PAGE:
White by another name is fair

We like to cover up, both literally and figuratively. Out on the chaotic Indian roads, otherwise emancipated scooter-riding young girls mask their faces, necks and wear elbow-length gloves. They prevaricate, blame pollution for their protective gear. Melanin, however, is the unstated enemy. Girls reach a certain marriageable age and the sun becomes anathema. We have a euphemism for the desire to be white. It is normalised as a striving to be ‘fair’ or light-skinned.

From a very young age, our girls are graded according to the lightness and darkness of their skin colour. And this determines how life is lived, how successful they become, and what kind of person they end up marrying. Their skin colour will determine their station in life. A whole cosmetic industry has been built to reinforce the prejudice. The bedrock of this business is what is called fairness cream. Very few call it what it really is—whitening cream.

In the advertisements nowadays, unlike before, and after a lot of criticism, they are a bit more careful. Only a bit. Fairness creams will now sponsor shows about women’s empowerment. They like to emphasise the illusion of choice. Advertisements have stopped showing the girl who applied fairness cream, passed for white and found a ‘better’ groom; or the girl who went for that crucial interview and was perceived as being more accomplished as she had successfully passed for white. But nothing has changed. The ads may not show these particular crude images, but outside the studios, reality is very crude and cruel.

You can see this at work in Bollywood. The more successful stars are as white as you can get them and usually recruited from the same film families. Very few dark non-family outsiders make it in the Bollywood factory. Models are flown in from Eastern Europe to gyrate as extras in elaborate shiny dance pieces, act in commercials and perform as cheerleaders on the sidelines of cricket matches.

Bollywood is merely the reflection of what is the very foundation of society. The caste system is built on a gradation in colour from white at the top and all the way down to black. Everyone sees this, but no one wants to say it aloud. The caste system is institutionalised racism. They will give you complicated historical grounds for caste, about how society was divided on the basis of what people’s jobs were: priestly clans, rulers, landlords, traders and then all the lower castes in a tangled bunch of unwanted ‘others’ or ‘tribals’ at the bottom rung of the ladder who were supposed to do the menial jobs and had access to none of the resources. But even this twisted, offensive justification is a cover-up.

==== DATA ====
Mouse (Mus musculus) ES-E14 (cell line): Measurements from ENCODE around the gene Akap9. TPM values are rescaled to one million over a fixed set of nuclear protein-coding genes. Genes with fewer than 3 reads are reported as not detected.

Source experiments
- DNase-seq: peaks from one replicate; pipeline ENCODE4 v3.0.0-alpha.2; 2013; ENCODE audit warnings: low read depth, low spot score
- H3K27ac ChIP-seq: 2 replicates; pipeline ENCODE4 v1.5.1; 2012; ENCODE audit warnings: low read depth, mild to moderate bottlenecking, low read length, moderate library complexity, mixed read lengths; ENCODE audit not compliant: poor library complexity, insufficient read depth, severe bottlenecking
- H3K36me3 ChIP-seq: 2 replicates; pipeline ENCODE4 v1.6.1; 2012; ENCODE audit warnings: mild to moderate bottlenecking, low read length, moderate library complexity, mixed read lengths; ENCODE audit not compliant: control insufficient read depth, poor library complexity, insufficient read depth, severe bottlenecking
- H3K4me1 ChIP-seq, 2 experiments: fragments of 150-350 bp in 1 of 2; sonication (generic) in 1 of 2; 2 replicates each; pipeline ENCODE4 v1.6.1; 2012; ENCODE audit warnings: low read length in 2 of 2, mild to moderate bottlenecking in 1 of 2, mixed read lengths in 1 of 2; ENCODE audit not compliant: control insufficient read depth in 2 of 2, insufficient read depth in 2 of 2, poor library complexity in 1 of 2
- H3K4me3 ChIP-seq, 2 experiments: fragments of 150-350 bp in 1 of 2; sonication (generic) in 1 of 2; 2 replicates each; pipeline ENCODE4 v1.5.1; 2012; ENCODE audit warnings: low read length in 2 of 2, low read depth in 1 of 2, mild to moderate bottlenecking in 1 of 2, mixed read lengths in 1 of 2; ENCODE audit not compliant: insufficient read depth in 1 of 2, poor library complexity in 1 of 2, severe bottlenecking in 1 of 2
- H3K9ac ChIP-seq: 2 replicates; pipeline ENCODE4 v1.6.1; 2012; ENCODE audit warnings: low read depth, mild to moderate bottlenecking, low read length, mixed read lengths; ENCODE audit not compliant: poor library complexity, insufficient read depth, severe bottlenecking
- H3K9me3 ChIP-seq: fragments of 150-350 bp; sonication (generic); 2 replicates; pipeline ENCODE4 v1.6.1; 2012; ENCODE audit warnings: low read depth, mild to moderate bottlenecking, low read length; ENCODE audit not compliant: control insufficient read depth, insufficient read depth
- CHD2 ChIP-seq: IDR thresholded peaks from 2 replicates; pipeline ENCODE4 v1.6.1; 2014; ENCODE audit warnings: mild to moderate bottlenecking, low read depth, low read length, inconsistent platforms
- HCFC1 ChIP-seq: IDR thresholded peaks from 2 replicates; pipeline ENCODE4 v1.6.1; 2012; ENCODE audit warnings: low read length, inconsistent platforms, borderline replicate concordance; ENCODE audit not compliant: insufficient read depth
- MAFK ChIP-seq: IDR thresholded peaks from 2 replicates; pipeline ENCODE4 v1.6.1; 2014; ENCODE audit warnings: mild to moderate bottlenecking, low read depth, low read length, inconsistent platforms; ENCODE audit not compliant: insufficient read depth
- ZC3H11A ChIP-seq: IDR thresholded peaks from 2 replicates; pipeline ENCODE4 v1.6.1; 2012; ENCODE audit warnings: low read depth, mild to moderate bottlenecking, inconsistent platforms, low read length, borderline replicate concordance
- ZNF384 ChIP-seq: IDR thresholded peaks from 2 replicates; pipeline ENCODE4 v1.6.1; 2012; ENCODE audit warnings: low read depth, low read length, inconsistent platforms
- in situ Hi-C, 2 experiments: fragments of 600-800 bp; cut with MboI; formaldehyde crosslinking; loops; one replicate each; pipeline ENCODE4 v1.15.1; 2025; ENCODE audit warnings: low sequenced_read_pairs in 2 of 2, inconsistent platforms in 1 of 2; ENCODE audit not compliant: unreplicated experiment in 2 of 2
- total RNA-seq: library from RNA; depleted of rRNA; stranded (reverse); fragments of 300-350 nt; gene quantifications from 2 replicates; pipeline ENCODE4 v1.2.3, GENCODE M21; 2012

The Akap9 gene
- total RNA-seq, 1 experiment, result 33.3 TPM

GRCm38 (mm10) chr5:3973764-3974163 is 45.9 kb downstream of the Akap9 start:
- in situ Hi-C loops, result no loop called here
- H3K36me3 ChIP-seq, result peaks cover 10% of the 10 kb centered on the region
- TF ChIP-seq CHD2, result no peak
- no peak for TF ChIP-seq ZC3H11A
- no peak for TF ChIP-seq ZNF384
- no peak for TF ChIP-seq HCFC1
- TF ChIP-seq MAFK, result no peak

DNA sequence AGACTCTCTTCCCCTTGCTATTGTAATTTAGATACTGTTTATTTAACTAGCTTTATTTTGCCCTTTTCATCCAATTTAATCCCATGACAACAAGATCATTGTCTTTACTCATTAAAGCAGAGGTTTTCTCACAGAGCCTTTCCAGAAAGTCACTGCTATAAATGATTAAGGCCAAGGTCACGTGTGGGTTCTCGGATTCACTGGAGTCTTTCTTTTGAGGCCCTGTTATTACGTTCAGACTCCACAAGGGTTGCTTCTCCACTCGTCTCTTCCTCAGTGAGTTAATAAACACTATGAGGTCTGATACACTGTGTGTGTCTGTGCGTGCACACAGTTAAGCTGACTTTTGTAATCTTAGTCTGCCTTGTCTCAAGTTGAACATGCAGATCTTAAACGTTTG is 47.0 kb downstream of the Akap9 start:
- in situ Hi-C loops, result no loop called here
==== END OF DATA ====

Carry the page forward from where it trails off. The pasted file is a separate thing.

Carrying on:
When a famous Australian cricketer of mixed heritage came to this country, the crowds in one city’s cricket stadium booed and made monkey gestures at him. We heard rationalisations like the Aussies are just getting it back for the sledging abuse they dish out to other countries’ players on cricket pitches. There is no covering this up, but cover up we do, politely terming racial abuse “caste prejudice”.

In this country, there is a common urban myth that north Indians are ‘fair’ and south Indians ‘dark’. Shrink that scale to caste, certain upper castes are ‘fair’ and lower castes ‘dark’. And so the permutations go on endlessly. When we were in college, my friend and I belonged to the same caste, but the skin-colour difference between us was explained away with the reasoning that within the same caste, some sub-castes were superior to other sub-castes. And yes, she had more ‘suitors’, to borrow a term from Downton Abbey.

Take, for instance, the hierarchy of colour between siblings. In the same family, the ‘fair’ sibling is the one everyone rests their hopes on, and the dark one, well, this one will have to scrimmage for everything, throw more tantrums. Their personalities will inevitably be different. The ‘fair’ one enjoys adulation and hence will be outgoing, more extroverted, the ‘dark’ one will become the reticent brooder. While one goes through life with self-confidence, the other can expect a lifetime of, well, self-victimisation.

I am simplifying here, dear reader, but from this generalisation you can extrapolate. Each personality will work out these start conditions in their own ways, and emerge into adulthood with varying coping mechanisms. I cope by writing, seeking ‘whys’. If you ask someone why they do something, you will hear self-justifications and self-deceptions, to which neither you nor I are immune, even as I write and you are reading this. But I look now to name  the unpalatable little cruelties we have been covering up our whole lives.


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